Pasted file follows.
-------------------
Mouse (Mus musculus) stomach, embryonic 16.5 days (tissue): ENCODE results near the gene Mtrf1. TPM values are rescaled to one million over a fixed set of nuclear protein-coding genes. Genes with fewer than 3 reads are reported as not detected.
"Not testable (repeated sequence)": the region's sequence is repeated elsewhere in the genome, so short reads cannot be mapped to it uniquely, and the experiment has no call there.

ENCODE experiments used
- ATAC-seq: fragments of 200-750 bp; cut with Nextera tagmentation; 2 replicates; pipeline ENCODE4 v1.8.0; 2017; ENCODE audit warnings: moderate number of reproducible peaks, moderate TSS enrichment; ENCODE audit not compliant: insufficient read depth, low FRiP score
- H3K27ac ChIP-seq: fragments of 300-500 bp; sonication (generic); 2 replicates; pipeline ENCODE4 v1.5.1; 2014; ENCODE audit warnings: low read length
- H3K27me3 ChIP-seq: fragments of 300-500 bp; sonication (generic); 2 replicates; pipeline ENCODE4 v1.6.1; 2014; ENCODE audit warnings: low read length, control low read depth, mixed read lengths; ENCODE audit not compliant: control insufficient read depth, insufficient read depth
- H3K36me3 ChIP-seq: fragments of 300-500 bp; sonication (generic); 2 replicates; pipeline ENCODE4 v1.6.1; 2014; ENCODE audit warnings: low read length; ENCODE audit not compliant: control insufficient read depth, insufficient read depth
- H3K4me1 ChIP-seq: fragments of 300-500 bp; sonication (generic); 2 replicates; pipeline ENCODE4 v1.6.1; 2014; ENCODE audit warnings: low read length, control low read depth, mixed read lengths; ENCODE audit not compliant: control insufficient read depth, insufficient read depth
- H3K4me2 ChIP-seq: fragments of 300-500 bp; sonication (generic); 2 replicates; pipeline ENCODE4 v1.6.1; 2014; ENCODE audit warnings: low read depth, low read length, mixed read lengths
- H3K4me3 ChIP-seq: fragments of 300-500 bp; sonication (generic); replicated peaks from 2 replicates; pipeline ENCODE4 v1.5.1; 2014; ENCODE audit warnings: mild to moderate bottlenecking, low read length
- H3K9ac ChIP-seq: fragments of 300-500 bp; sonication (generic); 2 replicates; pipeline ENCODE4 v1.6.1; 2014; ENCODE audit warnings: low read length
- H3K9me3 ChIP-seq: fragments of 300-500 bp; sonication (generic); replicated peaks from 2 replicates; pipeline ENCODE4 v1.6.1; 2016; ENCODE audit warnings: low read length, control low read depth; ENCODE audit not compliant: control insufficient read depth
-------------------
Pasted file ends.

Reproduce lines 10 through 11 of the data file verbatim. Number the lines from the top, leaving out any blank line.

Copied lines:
- H3K4me3 ChIP-seq: fragments of 300-500 bp; sonication (generic); replicated peaks from 2 replicates; pipeline ENCODE4 v1.5.1; 2014; ENCODE audit warnings: mild to moderate bottlenecking, low read length
- H3K9ac ChIP-seq: fragments of 300-500 bp; sonication (generic); 2 replicates; pipeline ENCODE4 v1.6.1; 2014; ENCODE audit warnings: low read length